Purpose. This study investigated the temporal relationship among detection, localization and identification in visual search with disjunctive features, as well as the role ofiarget-distractor discriminability in these searches. Methods, Ten observers performed three search tasks: a) They detected either a tilted red, a tilted blue, a green horizontal or a green vertical target; b) They identified a green (horizontal vs. vertical) or a tilted (red vs. blue) target; c) They localized the target on the right or the left half of the display. In all three tasks the target was present in 2/3 of the trials; the number of distractors varied from 6 to 36; the display subtended 6° by 6° and was present for 104 ms to avoid eye movements while the display was present. Results. The detection task was performed faster and more accurately than the identification and localization tasks. In addition, when the target was present, localizing the target was faster and more accurately than identifying it. In all three tasks the number of distractors did not affect performance, i.e. the search was conducted in 'parallel', and performance decreased as target eccentricity increased. This eccentricity effect was more pronounced for the green than for the tilted target in all three tasks. Conclusion. A disjunctive target among heterogeneous distractors was detected faster than it was localized, which in turn was faster than it was identified. Target type affected performance in all three searches. We will discuss these results in light of current models of visual search.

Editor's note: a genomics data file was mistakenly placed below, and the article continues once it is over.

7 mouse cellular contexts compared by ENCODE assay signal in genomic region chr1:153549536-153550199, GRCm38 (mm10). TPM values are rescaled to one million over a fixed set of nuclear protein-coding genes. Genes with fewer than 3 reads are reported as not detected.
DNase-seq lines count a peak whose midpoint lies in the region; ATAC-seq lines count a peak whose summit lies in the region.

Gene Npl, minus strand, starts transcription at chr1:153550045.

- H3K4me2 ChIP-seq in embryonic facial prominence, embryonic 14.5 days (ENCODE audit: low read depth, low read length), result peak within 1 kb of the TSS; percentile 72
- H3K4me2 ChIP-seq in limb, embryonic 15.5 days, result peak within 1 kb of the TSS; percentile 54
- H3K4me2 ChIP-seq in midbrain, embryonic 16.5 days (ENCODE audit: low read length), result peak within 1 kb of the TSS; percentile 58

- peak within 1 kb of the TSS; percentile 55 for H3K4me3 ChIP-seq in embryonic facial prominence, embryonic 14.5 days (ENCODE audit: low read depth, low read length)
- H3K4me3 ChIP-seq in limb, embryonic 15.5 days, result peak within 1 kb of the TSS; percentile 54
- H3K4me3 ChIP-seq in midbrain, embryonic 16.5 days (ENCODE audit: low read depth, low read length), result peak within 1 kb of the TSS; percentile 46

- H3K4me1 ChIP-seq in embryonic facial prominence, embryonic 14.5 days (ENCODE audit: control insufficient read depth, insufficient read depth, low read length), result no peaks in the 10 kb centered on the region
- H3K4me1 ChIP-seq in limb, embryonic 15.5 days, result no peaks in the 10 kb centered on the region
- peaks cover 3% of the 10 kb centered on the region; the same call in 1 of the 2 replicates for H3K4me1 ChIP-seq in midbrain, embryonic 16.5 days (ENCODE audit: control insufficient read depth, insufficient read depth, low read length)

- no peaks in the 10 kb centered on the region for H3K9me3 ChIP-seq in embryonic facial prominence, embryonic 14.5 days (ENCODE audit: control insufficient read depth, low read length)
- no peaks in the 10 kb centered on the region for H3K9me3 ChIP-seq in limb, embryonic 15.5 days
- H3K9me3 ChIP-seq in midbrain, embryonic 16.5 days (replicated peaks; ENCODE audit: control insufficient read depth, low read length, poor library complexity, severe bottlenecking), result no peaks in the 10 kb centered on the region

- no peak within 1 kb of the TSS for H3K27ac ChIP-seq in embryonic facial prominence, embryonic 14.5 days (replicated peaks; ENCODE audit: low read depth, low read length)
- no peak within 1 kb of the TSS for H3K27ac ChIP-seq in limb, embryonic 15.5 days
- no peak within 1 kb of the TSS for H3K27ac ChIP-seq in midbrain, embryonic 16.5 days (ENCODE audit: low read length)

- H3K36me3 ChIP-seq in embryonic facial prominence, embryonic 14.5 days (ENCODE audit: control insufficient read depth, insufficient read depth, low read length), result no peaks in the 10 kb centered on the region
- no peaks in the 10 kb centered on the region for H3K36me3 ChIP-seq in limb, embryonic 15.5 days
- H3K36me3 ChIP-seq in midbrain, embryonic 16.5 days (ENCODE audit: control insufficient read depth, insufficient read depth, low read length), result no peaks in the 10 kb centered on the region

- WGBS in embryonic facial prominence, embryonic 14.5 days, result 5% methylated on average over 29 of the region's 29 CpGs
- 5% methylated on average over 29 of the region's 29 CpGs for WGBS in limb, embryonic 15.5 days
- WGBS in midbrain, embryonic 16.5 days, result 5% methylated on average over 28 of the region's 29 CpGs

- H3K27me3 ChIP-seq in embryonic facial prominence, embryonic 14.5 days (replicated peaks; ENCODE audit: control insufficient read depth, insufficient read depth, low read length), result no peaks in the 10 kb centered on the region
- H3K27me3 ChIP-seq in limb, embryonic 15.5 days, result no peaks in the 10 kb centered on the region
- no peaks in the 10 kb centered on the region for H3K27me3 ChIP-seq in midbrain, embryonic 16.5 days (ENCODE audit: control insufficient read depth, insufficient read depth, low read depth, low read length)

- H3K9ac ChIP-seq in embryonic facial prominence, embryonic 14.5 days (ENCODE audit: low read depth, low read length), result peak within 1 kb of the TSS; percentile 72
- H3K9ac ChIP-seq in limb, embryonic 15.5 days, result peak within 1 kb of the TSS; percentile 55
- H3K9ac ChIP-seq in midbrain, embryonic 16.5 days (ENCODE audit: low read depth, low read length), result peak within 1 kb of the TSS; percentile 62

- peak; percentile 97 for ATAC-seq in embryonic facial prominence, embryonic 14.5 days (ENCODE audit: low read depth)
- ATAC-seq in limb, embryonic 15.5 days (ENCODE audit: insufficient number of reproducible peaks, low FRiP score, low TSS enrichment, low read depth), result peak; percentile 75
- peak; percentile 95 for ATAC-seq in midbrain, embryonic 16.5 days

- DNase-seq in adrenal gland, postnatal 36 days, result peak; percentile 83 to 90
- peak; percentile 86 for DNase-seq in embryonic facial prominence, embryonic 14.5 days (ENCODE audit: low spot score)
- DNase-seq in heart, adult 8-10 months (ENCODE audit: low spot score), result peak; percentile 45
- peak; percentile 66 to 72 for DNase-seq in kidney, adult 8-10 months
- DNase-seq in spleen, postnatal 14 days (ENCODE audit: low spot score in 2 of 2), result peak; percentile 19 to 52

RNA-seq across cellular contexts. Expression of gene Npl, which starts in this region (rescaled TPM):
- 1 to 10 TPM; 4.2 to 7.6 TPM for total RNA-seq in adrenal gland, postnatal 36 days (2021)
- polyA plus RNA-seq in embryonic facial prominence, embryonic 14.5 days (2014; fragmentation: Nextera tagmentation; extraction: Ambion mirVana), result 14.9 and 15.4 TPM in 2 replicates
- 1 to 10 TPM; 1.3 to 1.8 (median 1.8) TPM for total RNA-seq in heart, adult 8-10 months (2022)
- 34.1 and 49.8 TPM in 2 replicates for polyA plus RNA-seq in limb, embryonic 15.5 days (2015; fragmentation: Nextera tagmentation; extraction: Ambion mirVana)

|Original language||English (US)|
|Journal||Investigative Ophthalmology and Visual Science|
|State||Published - 1997|
ASJC Scopus subject areas
- Sensory Systems
- Cellular and Molecular Neuroscience